6. The alloy is cooled below the Ms temperature of the remaining austenite. It is desired that during this step all the remaining austenite be transformed to martensite. In the examples of the invention illustrated here, all alloys were cooled to room temperature.
7. Step 5 is repeated, but in this case most, if not all, of the austenite has been transformed to martensite by the preceding steps, so that the maraging reaction should be the only significant reaction occurring during this treatment. In the examples shown here, this treatment was performed at about 650° C. for about 8 hours.
8. The material is then cooled to room temperature.
In the fully heat treated condition the alloy should have a microstructure whose major constituent phases are gamma prime, ferrite and beta prime. There may be minor amounts of other precipitates present as well. In addition, there may also be minor amounts of retained austenite and/or martensite, in regions that may have had initially very high concentrations of nickel and chromium.
While the chemical formulas for the gamma prime and beta prime precipitates have been noted, it should be understood that these phases will also contain varying amounts of the other elements in these alloys in addition to nickel, titanium and aluminum, the major constituents of these phases.
By this treatment a maraged superalloy is produced having the following desirable properties:
1. The very low swelling of a ferritic alloy under neutron bombardment.
2. Very high strength over the whole temperature range over which it may be used.
3. High strength at high temperatures.
4. Good ductility.
5. Low creep even when subject to neutron bombardment.
6. Low thermal coefficient of expansion.
7. A fine-grained microstructure.
This invention is not confined to the above typical treatment. The temperatures to which the alloy is raised, the times during which it is aged at each temperature, and the number of repeated agings and coolings may be varied. It is believed that the number of aging steps may be reduced by cooling to sub-zero temperatures. This alloy following homogenization is treated by repeated aging at temperatures between 650° C. and 850° C., each aging being followed by a cooling. The rate at which the alloy is raised to the aging temperature or is cooled are not critical. If the object is of large volume, the treatment may be carried out in open air. Objects of smaller volume should be treated in a vacuum or other non-reactive atmosphere.
Specimens of maraging superalloy D21-C26 of Table I were tested for strength and ductility. The maraging superalloy, tested after a sequence of three long-term aging treatments, according to the typical treatment described above, was found to be by far the strongest of a number of ferritic alloys tested. Its ultimate strength at room temperature is 1780 megapascals, more than half again as high as the highest strength martensitic alloy tested. At 650° C., the strength of the superalloy according to this invention exceeds that of the conventional 300-series austenitics.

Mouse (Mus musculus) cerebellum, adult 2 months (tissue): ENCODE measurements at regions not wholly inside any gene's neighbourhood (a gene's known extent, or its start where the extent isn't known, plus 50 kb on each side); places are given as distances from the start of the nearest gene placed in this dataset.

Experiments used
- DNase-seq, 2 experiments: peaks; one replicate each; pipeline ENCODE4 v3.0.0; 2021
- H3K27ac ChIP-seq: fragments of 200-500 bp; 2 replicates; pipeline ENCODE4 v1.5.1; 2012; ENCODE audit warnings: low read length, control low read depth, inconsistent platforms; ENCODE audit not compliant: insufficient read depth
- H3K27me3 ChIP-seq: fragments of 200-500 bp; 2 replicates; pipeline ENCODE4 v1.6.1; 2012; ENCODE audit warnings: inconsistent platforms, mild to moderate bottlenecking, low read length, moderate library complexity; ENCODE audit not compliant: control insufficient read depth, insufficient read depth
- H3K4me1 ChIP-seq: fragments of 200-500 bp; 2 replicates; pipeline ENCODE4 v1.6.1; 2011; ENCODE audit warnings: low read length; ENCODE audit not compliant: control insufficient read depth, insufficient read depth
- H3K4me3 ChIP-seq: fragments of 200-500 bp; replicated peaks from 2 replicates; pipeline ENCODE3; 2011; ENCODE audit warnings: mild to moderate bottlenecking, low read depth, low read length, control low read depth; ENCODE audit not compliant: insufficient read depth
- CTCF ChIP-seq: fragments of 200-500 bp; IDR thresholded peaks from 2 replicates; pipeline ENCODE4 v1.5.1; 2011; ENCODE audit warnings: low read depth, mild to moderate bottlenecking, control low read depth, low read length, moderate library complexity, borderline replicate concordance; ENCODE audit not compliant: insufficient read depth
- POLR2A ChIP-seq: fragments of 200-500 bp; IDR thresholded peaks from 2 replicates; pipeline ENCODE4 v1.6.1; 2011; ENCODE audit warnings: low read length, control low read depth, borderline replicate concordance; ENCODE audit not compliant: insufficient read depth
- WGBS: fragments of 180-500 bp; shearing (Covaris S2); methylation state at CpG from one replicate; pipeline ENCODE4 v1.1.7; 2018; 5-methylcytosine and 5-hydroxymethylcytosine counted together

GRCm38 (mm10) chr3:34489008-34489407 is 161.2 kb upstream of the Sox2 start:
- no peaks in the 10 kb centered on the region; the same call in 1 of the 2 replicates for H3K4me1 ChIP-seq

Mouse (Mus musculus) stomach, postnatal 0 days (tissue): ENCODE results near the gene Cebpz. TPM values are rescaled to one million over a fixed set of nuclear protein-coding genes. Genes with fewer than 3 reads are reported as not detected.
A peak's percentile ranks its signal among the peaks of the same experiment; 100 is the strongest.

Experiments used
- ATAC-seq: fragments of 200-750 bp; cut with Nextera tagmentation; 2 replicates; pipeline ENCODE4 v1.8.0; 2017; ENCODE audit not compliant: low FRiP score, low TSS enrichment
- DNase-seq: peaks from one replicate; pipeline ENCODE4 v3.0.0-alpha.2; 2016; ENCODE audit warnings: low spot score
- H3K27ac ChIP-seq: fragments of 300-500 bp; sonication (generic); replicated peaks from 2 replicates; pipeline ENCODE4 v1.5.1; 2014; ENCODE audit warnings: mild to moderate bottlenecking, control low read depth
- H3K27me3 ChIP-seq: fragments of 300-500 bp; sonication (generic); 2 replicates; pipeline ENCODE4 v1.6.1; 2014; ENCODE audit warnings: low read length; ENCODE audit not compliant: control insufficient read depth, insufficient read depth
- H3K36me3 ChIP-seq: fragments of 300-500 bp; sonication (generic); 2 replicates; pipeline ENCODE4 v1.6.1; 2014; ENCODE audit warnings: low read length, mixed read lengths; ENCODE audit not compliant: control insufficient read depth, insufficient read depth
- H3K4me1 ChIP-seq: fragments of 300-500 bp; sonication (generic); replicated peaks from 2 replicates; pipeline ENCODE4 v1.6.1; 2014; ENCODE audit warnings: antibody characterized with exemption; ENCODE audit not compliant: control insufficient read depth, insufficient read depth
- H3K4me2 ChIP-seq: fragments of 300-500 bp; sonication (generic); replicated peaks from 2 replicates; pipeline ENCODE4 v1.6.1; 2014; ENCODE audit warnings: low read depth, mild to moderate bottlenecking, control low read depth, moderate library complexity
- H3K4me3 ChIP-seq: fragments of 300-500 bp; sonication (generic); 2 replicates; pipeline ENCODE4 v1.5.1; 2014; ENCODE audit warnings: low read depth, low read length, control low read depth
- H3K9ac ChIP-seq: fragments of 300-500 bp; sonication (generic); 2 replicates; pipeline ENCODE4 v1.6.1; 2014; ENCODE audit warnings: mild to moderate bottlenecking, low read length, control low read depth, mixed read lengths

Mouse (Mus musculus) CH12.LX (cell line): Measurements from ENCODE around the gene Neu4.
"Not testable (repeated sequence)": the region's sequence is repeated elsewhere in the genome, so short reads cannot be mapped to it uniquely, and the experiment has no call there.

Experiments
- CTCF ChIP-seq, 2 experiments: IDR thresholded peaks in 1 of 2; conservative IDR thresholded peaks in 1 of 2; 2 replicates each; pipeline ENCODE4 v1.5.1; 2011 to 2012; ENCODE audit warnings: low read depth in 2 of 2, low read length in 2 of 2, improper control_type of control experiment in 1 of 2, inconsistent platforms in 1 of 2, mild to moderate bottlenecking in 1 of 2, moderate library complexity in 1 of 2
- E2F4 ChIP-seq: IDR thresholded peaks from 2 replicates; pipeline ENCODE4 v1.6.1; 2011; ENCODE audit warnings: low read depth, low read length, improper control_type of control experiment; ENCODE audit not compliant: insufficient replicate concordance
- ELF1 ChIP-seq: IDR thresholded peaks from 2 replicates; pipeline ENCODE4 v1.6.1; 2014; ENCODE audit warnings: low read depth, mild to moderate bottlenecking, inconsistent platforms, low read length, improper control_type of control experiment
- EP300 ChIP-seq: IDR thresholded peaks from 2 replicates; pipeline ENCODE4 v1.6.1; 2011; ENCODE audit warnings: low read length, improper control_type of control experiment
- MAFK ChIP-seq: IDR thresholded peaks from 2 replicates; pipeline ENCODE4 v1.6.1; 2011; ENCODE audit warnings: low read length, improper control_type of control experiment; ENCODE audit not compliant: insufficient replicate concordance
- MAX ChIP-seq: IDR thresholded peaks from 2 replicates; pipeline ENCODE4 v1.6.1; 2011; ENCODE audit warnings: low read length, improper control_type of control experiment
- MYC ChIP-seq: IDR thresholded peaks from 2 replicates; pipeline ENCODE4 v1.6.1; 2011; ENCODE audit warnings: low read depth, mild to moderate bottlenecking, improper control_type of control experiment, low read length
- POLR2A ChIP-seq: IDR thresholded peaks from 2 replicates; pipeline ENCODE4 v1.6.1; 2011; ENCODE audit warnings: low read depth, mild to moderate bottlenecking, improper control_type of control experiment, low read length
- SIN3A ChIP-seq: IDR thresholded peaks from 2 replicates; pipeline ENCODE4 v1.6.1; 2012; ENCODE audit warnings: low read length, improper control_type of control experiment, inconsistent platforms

The superalloy according to the invention exhibits good ductility over the entire range of test temperatures. Its total elongation behavior gives evidence of behavior approaching superplasticity, particularly at intermediate temperatures where a sharp increase in ductility occurred, peaking at 49 percent at 550° C. These unique tensile properties are summarized in the following Table III:
TABLE III______________________________________TENSILE PROPERTIES OF D21-C26 (UNIRRADIATED) Elonga-Yield Ultimate tion, % Reduc-Test Strength Strength Uni- tion inTemp., °C. ksi MPa ksi MPa form Total Area, %______________________________________RT 168.3 1160.4 258.3 1780.9 8.0 7.7 24.9232 175.4 1209.3 236.6 1631.3 6.5 8.9 33.9400 166.3 1146.6 205.6 1417.6 6.8 10.0 39.2450 157.8 1088.0 197.2 1359.6 10.8 15.6 52.0500 127.4 878.4 148.9 1026.6 9.6 23.2 65.4550 97.6 672.9 117.2 808.1 11.5 49.2 78.9600 69.4 478.5 89.9 619.8 9.9 31.4 90.9650 70.4 485.4 82.4 568.1 11.1 41.8 84.0______________________________________ *Flat tensile samples were machined from 0.030 inch stock and then fully heat treated as described herein. These test specimens had a gauge length of 0.8 inch, a minimum gauge width of 0.06 inch and were tested at a cros bead speed of 0.020 inch/minu te.